Assignment 4: Cloth Simulation

Stephanie Claudino Daffara

This project tested my knowledge on creating a mass and spring based mesh and then defining and applying the physical constraints on the mesh and simulate how it reacts and moves over time. The mass and spring mesh was rather straight forward to implement as it required simply distributing evenly about a mesh its point masses and then connecting those point masses with springs that can resist both bending and shearing. I used a cloth mesh and also implemented the physical interactions it has with gravity, collisions with other objects, and collision with itself. First I started with collisions with other objects which was also a simple task given that we have worked on sphere and plane intersects in past projects. Last I worked on collisions of the mesh with itself which was probably the most difficult task from this project. Most difficulties came from misunderstanding how to use c++ data structures, pointers and references.

Part 1: Masses and springs

Here I implemented one of the simplest cloth models which uses point masses and springs to represent it's junctions and later on enable realistic movement. Below is the output of creating these structures and implementing the constraints of Structural, Shearing and Bending.

The following is how the model's wireframe looks when I enable and disable certain constraints:

With Shearing Enabled.
With Structural and Bending Enabled.
With Shearing, Structural, and Bending Enabled.

Part 2: Simulation via numerical integration

For this part of the project I implemented the simulate function, which in summary computes the total external force on each point mass using Newton's 2nd law, the spring correction forces applied on each spring's end's masses using Hooke's law, uses Verlet integration to compute the new point mass positions, and finally updates the constrain position to reduces spring deformity using SIGGRAPH 1995 Provot.

Changing the spring constant ks

ks 5000
ks 500
ks 5000
simulation of k changing from 5000 to 50

When we lower the ks constant the spring becomes less constrained and visually drops lower. It is also noticeable that the bottom of cloth also droops more and becomes curved, where as with the default ks set to 5000, the bottom of the cloth seems straight. A Lower value also made the clothes width thinner as you reach the bottom hanging part of the cloth.

Changing the density parameter

density at 15
density at 150
density at 1500
density changing from 15 to 150 to 1500.

It is interesting that the changes in density are actually very visually similar to those in in ks constant. The higher the density, the lower the cloth hangs, and the thinner it gets towards it's bottom. It falls similarly between the 15 and 1500 density, the only thing that changes is how it visually looks at the resting position of the hanging cloth, as seen above.

Changing the damping parameter

The following images were all done with density at 100, steps per frame at 15 and the rest of the configurations at default settings.

damping at 0.862069
damping at 0.022989

The change in the density parameter has the most interesting effect, in my opinion. As seen above, the lower the density value is, the more loose and bendy the cloth is. When I set damping at a very low value the cloth almost looks like liquid, where as when the value is high, it is very rigid, and falls slowly and stiffly. These effects make sense since the damping effects how much the spring "bounces", or how much energy was lost due to friction, heat loss, or other factors. Therefore, the less friction effecting the energy lost, the more fluid looking the cloth becomes.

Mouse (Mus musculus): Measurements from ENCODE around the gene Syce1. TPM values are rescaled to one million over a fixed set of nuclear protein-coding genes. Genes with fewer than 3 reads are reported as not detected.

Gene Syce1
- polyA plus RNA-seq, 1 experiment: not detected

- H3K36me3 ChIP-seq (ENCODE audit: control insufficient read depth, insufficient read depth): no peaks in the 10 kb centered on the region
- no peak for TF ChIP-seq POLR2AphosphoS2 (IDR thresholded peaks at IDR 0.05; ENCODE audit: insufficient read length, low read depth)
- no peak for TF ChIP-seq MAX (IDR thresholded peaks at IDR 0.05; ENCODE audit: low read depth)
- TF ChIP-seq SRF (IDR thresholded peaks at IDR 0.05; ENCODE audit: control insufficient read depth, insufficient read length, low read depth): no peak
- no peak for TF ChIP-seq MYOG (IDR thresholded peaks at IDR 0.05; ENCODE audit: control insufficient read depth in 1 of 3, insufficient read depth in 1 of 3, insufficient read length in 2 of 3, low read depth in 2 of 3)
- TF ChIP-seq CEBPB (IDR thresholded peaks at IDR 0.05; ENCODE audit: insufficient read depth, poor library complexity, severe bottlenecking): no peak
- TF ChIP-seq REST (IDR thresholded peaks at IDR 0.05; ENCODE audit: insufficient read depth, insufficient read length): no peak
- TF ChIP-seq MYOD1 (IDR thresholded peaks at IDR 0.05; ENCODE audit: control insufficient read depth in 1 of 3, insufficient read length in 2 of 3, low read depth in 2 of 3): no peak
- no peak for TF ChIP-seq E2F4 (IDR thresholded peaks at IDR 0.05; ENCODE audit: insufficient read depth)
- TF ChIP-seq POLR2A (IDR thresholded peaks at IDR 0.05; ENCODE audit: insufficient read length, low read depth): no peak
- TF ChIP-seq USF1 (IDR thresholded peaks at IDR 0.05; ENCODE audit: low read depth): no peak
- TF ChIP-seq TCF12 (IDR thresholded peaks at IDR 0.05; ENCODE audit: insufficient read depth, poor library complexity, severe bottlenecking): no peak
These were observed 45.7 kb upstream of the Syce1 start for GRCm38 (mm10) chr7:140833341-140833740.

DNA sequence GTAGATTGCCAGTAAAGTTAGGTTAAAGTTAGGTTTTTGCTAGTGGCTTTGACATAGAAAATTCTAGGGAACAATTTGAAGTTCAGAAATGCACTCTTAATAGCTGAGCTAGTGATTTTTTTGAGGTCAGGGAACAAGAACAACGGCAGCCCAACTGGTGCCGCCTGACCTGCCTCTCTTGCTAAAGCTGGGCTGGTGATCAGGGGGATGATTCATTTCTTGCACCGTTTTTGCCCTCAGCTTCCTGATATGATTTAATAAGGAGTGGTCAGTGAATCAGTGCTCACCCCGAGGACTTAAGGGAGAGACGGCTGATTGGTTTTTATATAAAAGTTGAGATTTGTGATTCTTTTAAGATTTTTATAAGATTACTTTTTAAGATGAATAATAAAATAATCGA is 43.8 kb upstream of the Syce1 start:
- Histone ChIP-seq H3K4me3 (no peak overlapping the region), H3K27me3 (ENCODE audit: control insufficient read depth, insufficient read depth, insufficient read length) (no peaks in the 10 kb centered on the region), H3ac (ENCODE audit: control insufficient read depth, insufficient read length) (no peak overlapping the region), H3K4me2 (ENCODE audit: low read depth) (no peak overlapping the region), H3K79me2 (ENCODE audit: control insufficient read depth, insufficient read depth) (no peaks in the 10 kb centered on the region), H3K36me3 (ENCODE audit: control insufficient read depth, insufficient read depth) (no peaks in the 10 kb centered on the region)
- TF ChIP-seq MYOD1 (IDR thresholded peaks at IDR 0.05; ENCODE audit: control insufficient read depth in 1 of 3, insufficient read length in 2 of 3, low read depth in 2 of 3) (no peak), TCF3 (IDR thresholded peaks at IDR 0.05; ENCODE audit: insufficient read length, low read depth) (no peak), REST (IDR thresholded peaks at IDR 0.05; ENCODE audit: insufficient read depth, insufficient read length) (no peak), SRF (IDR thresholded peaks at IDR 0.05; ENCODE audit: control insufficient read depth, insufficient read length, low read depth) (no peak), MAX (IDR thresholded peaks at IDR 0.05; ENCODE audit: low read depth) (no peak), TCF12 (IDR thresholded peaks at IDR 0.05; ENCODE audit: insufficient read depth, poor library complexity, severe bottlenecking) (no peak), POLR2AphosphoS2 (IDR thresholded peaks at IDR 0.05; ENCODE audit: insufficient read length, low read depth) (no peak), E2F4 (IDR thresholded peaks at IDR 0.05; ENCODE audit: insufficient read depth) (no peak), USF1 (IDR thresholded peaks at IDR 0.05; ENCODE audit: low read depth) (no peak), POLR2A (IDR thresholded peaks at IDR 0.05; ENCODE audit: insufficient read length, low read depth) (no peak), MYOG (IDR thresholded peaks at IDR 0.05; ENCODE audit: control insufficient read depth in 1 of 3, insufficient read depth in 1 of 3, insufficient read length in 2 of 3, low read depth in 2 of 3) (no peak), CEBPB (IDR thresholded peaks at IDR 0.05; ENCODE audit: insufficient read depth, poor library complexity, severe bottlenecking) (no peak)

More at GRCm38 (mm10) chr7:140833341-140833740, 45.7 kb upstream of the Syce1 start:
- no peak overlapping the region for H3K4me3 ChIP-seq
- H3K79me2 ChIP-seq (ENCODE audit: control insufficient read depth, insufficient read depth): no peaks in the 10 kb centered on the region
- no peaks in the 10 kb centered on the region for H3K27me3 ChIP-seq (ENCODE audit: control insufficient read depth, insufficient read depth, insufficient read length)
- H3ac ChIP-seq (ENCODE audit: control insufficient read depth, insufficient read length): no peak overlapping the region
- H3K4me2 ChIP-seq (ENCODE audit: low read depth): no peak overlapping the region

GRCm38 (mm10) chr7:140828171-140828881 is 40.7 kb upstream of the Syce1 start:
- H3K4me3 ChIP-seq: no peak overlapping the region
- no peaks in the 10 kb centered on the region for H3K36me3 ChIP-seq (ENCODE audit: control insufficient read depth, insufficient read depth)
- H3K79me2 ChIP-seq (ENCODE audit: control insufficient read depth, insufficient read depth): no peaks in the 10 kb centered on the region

Part 3: Handling collisions with other objects

ks 500
ks 5000
ks 50000
greeny

The ks constant is the springs restoring force. The lower this constant is, the less stiff the spring is, which translates into a thinner, more sleek looking cloth. It seems more malleable, almost even liquid. When the ks constant is raised, then the cloth becomes more rigid cloth. The higher the constant, the higher the restoring force is, meaning that the cloth molds less to the object it falls on, maintaining more of its shape.

And here are some images displaying how my cloth interacts with a plane:

Part 4: Handling self-collisions

Although I implemented collisions in the previous task, collisions with itself had not been handled yet. For this task I accomplished exactly this, self-collisions, by checking if point masses were at a certain threshold distance from each other, and pushing one of the masses a min threshold away. I made use of spacial hashing to increase efficiency. The following 4 images demonstrate a cloth reacting to collisions with itself:

For the following images I modified the damping parameter and observed the changes it made to the cloth self-collision simulation.

density at 1
density at 15
density at 150
density at 1500

As seen above the higher the density constraint, the less the cloth folds out and the more it stays in place. The high density simulation seems to just pile on top of each other over a very thin area of space. I enjoy the lower density simulation the most because it looks the most realistic.

Next I have 4 more images demonstrating how the cloth interacts with itself once we increase the ks constant:

ks at 50
ks at 150
ks at 5000
ks at 50000

The higher the ks constant is, the more stiff the cloth is therefore bending in less locations. As you can see in the lower ks simulation, the cloth folds in way more places and looks thinner. As we increase this constant, the cloth embodies more shape and restorative force which causes it to fold nicely on top of itself.

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